Portrait of Isabella Teotochi Albrizzi (1792) by Elisabeth Louise Vigée Le Brun (via Wikimedia Commons). This pastel portrait exhibits a bright clear palette and almost impressionistic treatment of light, reminiscent of Vermeer especially.

Portrait of Baronne de Crussol (1785) by Elisabeth Louise Vigée Le Brun. There is so much Dutch influence here: rich cheerful colors, the watery light and background, the tilted head with a throwaway gaze tossed back toward the viewer. Even the dress, though spectacularly fashionable for its time, recalls the bold trim and shape of the Dutch Golden Age (mid-1600s).
Portrait of Yolande Martine Gabrielle de Polastron, 1783. The atmosphere, palette and light recall the work of Rembrandt. She's also wearing the rustic Robe de la Creole like Marie Antoinette's portrait from the same year. With perfect manners, an innocent demeanor and a spicy lust for gossip, Gabrielle was an overt favorite of the Queen and thus hated by the rest of the court. Poisonous gossip swirled around her, namely that she and Marie Antoinette were lesbian lovers (there's no basis for this), specifically that they loved to scissor! Anyway I think the outfit in this portrait is a reference to her status as the Queen's favorite who was invited to her inner circle at the Petit Trianon (Marie Antoinette's private make-believe farm palace), and that Vigée Le Brun captured her studied innocence perfectly.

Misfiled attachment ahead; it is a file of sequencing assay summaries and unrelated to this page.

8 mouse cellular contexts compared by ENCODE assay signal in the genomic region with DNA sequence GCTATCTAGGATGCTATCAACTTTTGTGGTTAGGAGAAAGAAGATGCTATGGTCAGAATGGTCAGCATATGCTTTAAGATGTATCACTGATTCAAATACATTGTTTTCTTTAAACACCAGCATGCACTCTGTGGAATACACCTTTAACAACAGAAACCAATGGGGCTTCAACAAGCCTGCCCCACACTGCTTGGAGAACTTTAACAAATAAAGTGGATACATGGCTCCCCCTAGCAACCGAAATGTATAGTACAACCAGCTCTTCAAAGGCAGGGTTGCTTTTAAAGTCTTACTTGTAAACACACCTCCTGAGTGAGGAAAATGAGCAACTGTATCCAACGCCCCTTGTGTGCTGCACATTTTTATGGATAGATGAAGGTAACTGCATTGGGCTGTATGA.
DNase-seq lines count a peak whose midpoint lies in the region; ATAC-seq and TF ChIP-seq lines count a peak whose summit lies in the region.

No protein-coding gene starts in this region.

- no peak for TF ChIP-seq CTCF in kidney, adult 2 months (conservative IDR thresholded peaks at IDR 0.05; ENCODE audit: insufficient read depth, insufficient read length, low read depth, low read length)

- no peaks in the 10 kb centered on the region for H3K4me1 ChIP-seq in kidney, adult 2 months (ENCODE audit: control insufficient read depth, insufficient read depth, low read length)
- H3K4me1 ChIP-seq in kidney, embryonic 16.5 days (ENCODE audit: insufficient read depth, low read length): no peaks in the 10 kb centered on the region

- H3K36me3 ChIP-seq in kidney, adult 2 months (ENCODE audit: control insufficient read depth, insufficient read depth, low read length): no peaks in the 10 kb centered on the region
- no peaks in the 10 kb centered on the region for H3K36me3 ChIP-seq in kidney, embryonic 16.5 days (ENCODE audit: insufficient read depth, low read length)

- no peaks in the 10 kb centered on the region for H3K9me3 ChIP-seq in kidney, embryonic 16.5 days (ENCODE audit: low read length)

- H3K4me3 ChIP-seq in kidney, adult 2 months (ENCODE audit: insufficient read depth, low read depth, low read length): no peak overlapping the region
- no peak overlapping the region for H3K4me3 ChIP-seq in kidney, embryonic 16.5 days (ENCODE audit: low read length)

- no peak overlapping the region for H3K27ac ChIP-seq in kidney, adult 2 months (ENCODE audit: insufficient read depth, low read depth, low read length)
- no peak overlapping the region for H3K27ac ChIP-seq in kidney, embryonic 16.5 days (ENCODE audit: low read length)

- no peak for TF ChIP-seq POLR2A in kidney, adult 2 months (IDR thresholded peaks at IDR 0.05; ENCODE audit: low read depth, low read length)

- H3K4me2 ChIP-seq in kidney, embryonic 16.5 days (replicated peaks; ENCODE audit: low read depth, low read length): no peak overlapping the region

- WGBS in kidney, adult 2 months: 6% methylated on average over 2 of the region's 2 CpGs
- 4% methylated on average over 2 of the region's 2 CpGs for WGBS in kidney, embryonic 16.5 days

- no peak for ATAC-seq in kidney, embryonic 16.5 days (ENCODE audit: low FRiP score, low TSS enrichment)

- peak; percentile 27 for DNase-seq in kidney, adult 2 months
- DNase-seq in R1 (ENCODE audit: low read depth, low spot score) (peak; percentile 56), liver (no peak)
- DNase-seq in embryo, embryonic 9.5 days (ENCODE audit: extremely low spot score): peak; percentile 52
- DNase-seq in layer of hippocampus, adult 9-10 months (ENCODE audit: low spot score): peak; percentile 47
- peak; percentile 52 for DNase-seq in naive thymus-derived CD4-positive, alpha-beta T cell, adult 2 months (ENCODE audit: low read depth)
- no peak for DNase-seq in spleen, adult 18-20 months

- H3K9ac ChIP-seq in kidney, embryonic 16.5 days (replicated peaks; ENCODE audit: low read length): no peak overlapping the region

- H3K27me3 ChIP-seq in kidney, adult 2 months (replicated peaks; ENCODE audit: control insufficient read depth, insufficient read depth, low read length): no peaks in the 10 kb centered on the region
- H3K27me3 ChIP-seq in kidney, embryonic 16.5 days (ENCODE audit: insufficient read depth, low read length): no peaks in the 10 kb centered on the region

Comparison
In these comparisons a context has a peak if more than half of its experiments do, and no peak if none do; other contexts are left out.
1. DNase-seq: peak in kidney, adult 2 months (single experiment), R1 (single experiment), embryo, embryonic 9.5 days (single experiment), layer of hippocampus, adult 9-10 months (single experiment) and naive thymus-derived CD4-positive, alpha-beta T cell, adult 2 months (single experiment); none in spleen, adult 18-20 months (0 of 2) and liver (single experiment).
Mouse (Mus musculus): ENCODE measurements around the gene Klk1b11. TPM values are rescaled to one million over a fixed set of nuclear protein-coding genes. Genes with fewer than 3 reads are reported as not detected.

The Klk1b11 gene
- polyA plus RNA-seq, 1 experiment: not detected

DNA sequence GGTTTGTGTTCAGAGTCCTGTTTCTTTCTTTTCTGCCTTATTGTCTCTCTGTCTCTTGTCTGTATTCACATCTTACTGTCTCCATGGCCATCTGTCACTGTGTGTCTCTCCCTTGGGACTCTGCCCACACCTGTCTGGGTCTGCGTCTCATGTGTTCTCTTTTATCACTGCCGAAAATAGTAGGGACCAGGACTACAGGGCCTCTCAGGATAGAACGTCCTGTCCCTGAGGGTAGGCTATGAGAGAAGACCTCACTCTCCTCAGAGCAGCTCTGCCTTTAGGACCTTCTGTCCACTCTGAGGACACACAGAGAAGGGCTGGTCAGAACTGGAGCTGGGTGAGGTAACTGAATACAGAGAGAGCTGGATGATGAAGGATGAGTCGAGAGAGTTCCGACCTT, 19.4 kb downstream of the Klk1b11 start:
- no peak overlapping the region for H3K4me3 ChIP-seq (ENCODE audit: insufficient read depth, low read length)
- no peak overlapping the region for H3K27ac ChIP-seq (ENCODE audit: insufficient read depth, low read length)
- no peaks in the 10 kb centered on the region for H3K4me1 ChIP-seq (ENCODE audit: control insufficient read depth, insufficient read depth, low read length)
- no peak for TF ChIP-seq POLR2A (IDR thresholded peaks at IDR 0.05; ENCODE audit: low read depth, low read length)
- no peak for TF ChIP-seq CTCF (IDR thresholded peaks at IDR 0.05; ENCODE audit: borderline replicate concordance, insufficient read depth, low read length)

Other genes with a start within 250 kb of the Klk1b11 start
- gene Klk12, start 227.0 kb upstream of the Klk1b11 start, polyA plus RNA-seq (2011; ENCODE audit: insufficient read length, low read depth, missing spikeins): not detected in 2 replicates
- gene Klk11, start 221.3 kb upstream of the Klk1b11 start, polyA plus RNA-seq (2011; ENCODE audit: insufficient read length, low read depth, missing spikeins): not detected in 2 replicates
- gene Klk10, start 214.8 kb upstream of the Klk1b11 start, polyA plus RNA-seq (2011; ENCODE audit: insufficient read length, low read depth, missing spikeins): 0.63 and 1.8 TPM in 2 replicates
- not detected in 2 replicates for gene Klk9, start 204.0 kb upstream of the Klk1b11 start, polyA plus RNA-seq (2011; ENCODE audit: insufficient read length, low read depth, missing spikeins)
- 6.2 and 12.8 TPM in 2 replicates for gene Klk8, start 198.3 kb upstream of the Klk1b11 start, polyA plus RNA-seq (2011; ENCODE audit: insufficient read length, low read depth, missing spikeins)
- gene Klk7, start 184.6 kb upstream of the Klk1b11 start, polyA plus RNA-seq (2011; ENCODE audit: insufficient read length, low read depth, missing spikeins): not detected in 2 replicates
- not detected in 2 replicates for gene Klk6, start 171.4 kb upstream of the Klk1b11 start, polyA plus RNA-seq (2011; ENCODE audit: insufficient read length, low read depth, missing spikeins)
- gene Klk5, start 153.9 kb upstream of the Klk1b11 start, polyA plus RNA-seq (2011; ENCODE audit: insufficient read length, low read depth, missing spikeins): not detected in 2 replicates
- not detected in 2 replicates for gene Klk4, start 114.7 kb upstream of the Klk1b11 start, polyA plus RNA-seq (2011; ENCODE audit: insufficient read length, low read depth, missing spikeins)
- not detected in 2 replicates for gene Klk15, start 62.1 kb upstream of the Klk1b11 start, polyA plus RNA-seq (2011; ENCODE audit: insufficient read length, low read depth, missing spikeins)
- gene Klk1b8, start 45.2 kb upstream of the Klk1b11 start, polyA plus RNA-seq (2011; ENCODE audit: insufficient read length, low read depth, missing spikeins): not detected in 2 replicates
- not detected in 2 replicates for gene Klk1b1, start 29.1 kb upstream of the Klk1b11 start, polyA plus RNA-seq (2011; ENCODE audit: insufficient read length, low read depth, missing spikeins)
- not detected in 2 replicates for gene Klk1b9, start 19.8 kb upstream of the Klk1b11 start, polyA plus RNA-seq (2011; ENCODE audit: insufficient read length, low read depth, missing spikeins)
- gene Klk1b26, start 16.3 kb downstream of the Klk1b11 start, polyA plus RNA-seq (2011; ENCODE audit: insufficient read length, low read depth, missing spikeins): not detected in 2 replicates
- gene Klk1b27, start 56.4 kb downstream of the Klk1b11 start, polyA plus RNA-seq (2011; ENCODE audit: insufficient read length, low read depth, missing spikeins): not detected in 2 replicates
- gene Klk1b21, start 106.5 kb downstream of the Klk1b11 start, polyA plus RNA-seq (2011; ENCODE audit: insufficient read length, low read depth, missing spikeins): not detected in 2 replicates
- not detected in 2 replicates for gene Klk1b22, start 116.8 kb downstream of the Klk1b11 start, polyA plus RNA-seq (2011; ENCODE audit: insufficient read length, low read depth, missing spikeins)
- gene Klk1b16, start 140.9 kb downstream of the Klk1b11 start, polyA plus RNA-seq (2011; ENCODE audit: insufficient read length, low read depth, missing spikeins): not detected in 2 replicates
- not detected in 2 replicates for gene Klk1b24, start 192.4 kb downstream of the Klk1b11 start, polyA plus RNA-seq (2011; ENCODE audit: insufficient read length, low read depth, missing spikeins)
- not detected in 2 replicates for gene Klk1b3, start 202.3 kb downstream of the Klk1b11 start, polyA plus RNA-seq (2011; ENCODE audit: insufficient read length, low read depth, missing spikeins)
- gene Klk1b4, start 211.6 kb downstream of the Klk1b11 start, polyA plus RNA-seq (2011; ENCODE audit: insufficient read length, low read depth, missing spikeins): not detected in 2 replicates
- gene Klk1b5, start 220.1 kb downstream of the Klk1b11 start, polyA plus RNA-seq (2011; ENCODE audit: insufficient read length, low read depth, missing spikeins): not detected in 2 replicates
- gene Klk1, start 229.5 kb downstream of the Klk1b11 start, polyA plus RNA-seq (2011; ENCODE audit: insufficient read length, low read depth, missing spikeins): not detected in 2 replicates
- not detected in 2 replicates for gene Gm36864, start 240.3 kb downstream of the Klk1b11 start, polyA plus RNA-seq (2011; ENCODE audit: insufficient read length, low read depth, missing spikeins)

After the French Revolution Vigée Le Brun fled France, traveling Europe and staying with high society associates in Italy, Austria and Russia. She worked as a traveling portraitist to foreign nobility, witnessing Napoleon's rise from the faraway safety of the Russian court.

With the fall of the French monarchy the Rococo style also fell out of favor. Napoleon's favorite Jacques Louis David embodied the new style of neoclassicism: sober, intellectual, simpler in composition, with perfectly shaded forms whose edges were as clear and sharp as a razor. Of course, with as many references to ancient Greece and Rome as possible. The influence of the Baroque Italian masters also loomed large.